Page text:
2009-08-07 / 16:05 /

(A comment gone long, I decided to turn this into its own post)

The reality, though, is that we all do polyglot programming all the time. We use command line scripting languages to simplify our lives, and build languages to manage repetitious build processes. In the sphere of web development, we’re regularly working with regular expressions, JavaScript, and declarative languages like XML, CSS, and SQL (or its derivative, HQL). It’s exceedingly common to see jobs looking for developers who can write both an ActionScript front-end and a JVM back-end (Grails, Roo, whatever). I worked at a shop where we used perl for file processing and fed those into a database, just to be consumed by Java batch process. One gig had service calls from Java to .NET in order to interoperate with Microsoft Office products. In none of these cases did the architects sit around and go, “Oh, man, we can’t implement that solution: people are just too stupid to handle it.”

Robert Fischer, We Aren’t Too Stupid for Polyglot Programming

I think Robert’s absolutely right in that we use many languages all the time, the questions are 1) why and 2) is it the right thing to do.

In my experience, polyglotism falls into a few patterns:

  1. Low level + scripting language driver (C + Lua)
  2. Frontend + Backend (Web)
  3. Core product + automation (Make, perl)
  4. Well establish DSL + general language (SQL, regexps)

In all cases polyglotism provides some obvious benefit. For the first two, that benefit is that it allows the project to work. If Lua were fast enough and Ruby ran in the browser… For #3: mixed language automation is an artifact of low-level languages. Make is a good build tool for C but Ruby’s build tool is Ruby (Rake). Given a change in technology and the right language, these could all be monoglot.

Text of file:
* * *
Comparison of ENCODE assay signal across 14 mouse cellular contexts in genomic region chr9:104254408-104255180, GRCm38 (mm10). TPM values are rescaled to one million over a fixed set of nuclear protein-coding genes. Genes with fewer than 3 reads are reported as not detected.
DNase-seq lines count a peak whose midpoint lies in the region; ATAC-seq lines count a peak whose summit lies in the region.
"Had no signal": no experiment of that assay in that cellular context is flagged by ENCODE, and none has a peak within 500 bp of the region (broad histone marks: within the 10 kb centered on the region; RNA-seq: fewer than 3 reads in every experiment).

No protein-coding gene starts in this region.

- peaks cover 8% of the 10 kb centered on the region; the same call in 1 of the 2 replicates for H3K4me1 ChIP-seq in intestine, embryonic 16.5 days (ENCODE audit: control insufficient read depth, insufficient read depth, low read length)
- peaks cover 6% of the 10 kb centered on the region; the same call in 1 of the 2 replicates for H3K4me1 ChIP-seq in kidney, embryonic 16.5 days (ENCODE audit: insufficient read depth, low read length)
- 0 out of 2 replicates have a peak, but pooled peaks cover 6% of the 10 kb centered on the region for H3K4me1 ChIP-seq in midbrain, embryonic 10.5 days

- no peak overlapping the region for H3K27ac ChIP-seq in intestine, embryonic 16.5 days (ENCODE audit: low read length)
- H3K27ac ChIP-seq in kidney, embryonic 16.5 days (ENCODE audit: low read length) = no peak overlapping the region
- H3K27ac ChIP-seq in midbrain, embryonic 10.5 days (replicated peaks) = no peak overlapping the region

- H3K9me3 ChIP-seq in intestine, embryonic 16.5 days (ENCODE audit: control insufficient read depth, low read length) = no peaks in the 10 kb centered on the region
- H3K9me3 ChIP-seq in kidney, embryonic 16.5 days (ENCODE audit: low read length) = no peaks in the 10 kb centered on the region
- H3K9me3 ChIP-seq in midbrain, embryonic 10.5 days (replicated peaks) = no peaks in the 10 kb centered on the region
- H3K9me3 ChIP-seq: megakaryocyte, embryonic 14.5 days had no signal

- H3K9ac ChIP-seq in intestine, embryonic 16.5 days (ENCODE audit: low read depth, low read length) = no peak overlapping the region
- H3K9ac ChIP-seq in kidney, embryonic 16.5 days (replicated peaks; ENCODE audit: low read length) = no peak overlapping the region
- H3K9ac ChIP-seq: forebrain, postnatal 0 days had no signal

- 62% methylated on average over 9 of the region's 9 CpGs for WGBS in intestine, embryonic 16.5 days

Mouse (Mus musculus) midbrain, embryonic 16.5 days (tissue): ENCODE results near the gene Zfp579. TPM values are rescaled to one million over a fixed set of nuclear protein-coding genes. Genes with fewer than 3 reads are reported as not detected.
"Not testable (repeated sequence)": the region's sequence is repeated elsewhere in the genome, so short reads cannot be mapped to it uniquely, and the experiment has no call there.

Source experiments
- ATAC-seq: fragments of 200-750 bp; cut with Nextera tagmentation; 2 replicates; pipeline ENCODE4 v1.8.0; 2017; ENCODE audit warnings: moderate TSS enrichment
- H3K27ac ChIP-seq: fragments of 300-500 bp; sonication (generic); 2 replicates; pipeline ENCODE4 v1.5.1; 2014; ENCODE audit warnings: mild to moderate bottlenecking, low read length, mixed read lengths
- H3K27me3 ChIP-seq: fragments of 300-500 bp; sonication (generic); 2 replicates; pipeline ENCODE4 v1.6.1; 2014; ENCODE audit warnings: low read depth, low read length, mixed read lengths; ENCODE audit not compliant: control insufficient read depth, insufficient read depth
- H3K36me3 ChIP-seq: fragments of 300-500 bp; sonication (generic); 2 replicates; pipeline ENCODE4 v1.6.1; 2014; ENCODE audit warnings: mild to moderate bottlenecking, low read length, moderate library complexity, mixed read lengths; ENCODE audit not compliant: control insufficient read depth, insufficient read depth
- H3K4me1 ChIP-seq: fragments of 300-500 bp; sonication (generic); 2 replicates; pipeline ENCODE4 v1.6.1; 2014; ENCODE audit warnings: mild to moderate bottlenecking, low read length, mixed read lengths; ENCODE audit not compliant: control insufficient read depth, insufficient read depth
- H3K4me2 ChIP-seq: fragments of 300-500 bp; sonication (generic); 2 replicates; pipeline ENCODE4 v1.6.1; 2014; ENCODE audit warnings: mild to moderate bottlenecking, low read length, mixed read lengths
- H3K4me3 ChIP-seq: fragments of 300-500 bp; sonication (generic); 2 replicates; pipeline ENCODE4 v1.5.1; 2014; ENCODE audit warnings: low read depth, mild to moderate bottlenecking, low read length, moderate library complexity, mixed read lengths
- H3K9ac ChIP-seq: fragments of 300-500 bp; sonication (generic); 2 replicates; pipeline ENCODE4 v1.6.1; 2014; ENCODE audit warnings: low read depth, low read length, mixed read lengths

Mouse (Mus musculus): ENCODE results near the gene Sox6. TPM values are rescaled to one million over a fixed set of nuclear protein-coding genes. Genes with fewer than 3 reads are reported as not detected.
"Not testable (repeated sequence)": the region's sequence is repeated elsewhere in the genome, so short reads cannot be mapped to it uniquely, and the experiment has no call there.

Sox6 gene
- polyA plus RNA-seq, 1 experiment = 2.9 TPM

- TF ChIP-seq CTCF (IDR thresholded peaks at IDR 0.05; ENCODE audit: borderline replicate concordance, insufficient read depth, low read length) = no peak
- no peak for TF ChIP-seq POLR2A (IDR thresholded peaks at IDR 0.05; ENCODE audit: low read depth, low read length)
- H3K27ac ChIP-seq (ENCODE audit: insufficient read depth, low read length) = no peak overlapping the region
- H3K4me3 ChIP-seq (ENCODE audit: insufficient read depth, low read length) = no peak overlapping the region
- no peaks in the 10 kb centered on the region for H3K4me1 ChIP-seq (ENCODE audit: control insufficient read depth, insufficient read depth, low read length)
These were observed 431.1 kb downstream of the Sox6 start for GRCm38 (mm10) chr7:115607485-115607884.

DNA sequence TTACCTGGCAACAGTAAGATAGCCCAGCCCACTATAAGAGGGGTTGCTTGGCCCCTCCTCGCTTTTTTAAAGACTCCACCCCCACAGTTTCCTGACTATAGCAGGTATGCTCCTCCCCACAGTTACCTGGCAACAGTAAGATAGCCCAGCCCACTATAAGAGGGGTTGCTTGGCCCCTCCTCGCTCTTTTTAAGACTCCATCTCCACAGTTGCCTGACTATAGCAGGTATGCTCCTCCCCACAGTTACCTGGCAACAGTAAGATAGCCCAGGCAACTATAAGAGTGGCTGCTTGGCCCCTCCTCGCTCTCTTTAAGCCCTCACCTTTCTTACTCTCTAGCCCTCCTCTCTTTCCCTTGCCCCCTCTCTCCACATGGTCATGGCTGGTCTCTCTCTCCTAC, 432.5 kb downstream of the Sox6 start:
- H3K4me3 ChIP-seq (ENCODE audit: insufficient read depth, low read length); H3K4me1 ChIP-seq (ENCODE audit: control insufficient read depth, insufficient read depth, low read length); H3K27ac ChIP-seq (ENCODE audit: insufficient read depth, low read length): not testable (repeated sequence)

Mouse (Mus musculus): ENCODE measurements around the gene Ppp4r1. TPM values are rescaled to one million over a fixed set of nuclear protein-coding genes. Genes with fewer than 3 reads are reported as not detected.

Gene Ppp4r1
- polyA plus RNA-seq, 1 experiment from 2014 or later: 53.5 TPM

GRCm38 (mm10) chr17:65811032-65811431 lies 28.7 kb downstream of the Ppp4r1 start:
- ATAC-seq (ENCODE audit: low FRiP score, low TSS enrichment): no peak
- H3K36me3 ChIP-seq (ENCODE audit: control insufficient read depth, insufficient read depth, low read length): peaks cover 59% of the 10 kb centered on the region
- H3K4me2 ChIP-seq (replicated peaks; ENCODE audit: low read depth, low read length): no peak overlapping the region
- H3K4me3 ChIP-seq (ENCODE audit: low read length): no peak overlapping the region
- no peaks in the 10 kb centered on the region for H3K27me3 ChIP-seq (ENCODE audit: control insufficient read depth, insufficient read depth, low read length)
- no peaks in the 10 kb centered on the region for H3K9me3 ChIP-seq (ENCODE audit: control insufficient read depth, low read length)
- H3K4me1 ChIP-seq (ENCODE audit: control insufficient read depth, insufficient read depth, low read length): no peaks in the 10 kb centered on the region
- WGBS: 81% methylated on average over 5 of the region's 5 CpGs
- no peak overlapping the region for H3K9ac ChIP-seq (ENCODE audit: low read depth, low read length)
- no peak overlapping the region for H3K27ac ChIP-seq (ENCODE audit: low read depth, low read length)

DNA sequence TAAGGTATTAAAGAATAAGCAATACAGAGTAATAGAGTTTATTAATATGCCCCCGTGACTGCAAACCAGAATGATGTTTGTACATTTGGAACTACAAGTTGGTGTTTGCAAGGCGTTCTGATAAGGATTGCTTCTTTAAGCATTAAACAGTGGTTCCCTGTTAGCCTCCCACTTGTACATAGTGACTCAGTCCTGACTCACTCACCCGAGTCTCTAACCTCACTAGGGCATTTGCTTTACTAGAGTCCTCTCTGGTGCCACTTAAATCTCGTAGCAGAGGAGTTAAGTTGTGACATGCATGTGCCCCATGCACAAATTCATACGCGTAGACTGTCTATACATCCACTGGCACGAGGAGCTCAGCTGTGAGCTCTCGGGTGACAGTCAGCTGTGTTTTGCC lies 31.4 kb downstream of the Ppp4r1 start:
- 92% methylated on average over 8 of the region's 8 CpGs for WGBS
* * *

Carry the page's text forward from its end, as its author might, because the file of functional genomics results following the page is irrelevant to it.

In the last case the DSL’s are chosen for convienence: SQL is better than hand B-tree manipulation and regexps better than FSA‘s.

Using multiple languages isn’t without cost. An obvious one is that learning languages is hard. Most developers know SQL but how many are good at tuning queries? Knowing a language also isn’t the same as fluency. Until you’re fluent in both languages, you’re likely to favor one. See the object/relational–not to mention FP/OOP–divide for examples.

There’s also the technical costs in translating data. XML, Protocol Buffers, Thrift, etc. are all valid interchange formats, but they’re not free. Robert’s emphasis on JVM languages does ease this hurdle, since I believe all the JVM languages can pass objects.

Finally there’s the cost of tools & debugging. You now need tooling–compilers, debuggers, syntax-aware editors–for several languages. More languages can lead to more complexity. Making matters worse, error messages across language boundaries are often cryptic, even when both languages are on the JVM.

So should we all be polyglot? As a matter of personal improvement, I’m all for learning new languages & techniques. But in terms of actually writing good software quickly, it probably only applies if

  • There’s obvious, quick benefit
  • There’s a clear separation
  • None of the other costs are too high

Personally, I think the big efficiency gains are in monoglot solutions. In the web world, glot-supremicists–i.e. Lisp and Smalltalk–have come up with some interesting web frameworks. Polyglotism is a fallback when abstractions leak.